55. 55. Definition•  Can have endogenic and/or exogenic causes•  A collection of processes that result in changes of the mean sea level•  The mean sea level depends on the volume of the oceanic water•  The mean sea level depends on the topography of the ocean floors•  The topography of the ocean floors has changed significantly over geological timescales•  Isostatic rebound following the ice-age is a major mechanism e.g. in Northern Europe 55
  56. 56. Mean sea level•  Local mean sea level (LMSL) is defined as the height of the sea with respect to a land benchmark, averaged over a period of time (such as a month or a year) long enough that fluctuations caused by waves and tides are smoothed out 56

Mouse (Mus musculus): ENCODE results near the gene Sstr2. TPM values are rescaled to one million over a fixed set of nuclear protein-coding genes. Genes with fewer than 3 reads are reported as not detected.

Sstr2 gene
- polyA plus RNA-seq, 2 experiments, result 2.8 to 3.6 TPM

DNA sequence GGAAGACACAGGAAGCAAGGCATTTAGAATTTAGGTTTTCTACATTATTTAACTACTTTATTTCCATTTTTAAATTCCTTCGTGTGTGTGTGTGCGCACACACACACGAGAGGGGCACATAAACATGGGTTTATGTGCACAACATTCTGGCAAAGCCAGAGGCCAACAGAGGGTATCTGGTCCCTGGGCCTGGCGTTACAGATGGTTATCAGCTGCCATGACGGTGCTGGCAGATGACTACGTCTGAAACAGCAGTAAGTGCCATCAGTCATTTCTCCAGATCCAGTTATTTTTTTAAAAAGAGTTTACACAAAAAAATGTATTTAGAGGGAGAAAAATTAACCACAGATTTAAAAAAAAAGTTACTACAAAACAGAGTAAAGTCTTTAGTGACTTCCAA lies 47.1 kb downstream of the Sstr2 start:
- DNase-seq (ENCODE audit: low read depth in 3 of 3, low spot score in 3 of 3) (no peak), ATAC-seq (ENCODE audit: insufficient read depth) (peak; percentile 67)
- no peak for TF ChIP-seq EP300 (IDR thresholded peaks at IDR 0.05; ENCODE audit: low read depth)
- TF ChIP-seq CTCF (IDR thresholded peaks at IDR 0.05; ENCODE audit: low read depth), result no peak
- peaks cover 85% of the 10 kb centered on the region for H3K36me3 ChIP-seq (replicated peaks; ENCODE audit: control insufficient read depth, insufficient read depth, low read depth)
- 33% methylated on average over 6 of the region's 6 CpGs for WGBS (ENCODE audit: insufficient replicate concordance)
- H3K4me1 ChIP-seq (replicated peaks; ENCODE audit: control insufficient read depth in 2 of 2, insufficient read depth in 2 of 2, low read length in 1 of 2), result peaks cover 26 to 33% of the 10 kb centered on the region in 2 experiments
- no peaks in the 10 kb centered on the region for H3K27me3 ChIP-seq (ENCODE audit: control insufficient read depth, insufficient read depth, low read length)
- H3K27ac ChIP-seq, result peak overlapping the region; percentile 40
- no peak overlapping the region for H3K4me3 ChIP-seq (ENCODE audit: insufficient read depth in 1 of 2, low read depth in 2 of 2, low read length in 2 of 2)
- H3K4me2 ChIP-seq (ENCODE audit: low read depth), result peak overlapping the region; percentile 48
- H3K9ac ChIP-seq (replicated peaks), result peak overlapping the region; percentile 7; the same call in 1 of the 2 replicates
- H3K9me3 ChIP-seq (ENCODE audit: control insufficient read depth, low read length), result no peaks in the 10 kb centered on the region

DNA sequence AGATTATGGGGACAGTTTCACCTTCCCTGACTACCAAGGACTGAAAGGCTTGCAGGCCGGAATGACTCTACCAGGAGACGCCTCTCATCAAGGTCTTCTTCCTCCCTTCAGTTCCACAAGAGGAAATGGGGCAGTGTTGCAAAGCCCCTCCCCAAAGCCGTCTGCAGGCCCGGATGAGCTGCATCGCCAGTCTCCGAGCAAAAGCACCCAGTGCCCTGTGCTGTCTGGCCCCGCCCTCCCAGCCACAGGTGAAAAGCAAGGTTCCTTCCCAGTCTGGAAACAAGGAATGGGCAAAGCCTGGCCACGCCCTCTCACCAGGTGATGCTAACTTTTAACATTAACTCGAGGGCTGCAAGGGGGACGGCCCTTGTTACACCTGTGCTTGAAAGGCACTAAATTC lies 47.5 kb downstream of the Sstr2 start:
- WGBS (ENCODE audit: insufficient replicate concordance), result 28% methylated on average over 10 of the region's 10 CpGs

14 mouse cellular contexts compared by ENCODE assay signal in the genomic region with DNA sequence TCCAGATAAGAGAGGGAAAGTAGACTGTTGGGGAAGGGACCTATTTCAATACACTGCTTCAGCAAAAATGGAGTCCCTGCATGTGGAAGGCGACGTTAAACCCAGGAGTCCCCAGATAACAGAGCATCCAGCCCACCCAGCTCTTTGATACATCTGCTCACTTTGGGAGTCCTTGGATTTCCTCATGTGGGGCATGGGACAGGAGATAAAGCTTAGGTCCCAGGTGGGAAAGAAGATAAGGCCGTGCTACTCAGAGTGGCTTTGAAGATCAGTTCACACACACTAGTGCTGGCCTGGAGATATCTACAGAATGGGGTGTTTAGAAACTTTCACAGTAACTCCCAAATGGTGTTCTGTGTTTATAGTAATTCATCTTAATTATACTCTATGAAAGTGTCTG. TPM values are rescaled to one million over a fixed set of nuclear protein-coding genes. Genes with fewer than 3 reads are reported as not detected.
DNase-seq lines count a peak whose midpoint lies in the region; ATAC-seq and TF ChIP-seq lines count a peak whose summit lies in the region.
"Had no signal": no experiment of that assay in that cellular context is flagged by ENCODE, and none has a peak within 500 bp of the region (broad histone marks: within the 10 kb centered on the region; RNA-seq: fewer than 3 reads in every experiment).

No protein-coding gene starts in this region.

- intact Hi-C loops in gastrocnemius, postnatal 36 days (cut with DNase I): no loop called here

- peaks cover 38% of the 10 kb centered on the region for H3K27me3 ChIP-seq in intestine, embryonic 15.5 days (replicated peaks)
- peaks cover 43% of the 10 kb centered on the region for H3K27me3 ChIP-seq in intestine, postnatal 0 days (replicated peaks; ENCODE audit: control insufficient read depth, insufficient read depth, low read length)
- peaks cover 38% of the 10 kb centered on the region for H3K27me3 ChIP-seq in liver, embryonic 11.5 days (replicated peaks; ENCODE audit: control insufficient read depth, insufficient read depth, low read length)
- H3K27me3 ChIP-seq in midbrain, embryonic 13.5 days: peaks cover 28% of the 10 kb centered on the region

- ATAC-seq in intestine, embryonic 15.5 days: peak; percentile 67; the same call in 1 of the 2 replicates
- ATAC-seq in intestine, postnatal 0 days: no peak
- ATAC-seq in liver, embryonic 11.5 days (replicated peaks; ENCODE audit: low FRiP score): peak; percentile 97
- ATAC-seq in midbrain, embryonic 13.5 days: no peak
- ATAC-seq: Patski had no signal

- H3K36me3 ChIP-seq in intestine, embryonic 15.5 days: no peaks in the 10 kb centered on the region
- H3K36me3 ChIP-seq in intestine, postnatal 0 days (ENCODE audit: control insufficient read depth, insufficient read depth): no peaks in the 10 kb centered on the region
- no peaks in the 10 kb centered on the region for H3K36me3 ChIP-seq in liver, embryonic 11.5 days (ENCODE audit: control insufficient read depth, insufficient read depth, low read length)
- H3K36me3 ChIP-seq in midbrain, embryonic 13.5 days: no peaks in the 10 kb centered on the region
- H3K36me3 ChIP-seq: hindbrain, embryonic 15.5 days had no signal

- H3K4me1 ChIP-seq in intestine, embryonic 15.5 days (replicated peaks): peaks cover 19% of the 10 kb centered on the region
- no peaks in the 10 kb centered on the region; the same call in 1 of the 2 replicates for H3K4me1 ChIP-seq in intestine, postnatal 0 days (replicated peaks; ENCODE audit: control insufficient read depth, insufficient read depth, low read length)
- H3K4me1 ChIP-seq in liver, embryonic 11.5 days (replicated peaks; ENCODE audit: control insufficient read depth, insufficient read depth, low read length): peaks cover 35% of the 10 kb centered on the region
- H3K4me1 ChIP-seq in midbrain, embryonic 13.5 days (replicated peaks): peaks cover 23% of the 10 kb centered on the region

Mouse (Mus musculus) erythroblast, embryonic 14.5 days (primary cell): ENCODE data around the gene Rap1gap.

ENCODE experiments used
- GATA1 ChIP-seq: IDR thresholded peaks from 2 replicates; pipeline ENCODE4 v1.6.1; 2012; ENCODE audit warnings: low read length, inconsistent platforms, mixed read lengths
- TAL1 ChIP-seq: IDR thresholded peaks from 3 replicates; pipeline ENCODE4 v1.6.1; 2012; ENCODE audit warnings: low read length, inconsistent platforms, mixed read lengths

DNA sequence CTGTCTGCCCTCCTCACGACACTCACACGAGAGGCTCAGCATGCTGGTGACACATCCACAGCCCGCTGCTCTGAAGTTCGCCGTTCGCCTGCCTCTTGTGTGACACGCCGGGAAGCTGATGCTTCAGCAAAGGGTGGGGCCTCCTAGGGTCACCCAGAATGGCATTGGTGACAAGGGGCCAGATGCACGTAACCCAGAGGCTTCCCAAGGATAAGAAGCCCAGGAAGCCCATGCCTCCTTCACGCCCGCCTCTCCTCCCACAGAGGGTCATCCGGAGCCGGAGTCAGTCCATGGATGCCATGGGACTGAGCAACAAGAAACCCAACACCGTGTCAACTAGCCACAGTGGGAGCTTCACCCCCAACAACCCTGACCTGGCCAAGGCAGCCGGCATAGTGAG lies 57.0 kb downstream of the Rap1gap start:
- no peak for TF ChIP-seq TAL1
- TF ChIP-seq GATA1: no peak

57. 57. Isostatic rebound•  The continental crust floats on top of the mantle•  Changes in load on the continents results in variations in ‚draft‘ and dipping•  The appearance and retreat of continental ice sheets are such a change in load before glaciation during glaciation after glaciation 57
  58. 58. Large-scale uplift of continents•  In some areas accompanied by subsidence of neighbouring areas•  For instance, The Netherlands are sinking 58
  59. 59. Hazards and impacts•  Slow, long-term movements in the order of 0.1 to 10 mm/year•  Rising areas: – Receding coastline – Drying-up of harbours•  Subsidence areas: – Increasing probability of flooding – Increase of coastal erosion – Need to improve coastal defence measures – Considerable socio-economic impact e.g. in the Netherlands – Salination of near-coast groundwaters 59
  60. 60. Next lesson•  Natural radioactivity •  Exogenic hazards 60